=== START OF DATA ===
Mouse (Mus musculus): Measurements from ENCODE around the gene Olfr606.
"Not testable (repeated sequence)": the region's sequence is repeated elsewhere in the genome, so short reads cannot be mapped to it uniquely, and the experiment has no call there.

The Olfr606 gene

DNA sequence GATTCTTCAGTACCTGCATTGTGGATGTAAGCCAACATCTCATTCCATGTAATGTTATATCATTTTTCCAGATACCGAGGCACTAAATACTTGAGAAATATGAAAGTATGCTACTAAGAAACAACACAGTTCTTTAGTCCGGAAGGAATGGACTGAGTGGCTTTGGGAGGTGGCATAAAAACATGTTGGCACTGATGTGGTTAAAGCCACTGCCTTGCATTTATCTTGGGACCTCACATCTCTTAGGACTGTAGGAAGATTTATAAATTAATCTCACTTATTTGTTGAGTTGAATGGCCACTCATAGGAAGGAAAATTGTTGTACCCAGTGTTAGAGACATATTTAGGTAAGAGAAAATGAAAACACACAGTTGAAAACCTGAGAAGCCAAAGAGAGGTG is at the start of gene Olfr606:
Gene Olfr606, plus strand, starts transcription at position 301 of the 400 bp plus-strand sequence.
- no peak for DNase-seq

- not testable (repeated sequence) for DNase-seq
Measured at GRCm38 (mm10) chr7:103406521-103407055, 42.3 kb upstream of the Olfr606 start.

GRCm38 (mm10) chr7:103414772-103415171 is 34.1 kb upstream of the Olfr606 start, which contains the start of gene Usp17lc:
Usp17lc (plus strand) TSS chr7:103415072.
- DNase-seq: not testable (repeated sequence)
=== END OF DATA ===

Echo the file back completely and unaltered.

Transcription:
Mouse (Mus musculus): Measurements from ENCODE around the gene Olfr606.
"Not testable (repeated sequence)": the region's sequence is repeated elsewhere in the genome, so short reads cannot be mapped to it uniquely, and the experiment has no call there.

The Olfr606 gene

DNA sequence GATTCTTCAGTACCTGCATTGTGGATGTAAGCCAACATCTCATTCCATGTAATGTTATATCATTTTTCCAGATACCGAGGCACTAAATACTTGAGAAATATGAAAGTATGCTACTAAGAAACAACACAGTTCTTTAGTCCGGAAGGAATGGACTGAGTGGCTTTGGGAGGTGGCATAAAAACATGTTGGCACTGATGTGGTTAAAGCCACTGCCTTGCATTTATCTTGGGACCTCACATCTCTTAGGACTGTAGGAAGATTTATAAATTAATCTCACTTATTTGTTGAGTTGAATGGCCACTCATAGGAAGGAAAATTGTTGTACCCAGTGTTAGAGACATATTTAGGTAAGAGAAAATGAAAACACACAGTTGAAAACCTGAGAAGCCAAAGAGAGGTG is at the start of gene Olfr606:
Gene Olfr606, plus strand, starts transcription at position 301 of the 400 bp plus-strand sequence.
- no peak for DNase-seq

- not testable (repeated sequence) for DNase-seq
Measured at GRCm38 (mm10) chr7:103406521-103407055, 42.3 kb upstream of the Olfr606 start.

GRCm38 (mm10) chr7:103414772-103415171 is 34.1 kb upstream of the Olfr606 start, which contains the start of gene Usp17lc:
Usp17lc (plus strand) TSS chr7:103415072.
- DNase-seq: not testable (repeated sequence)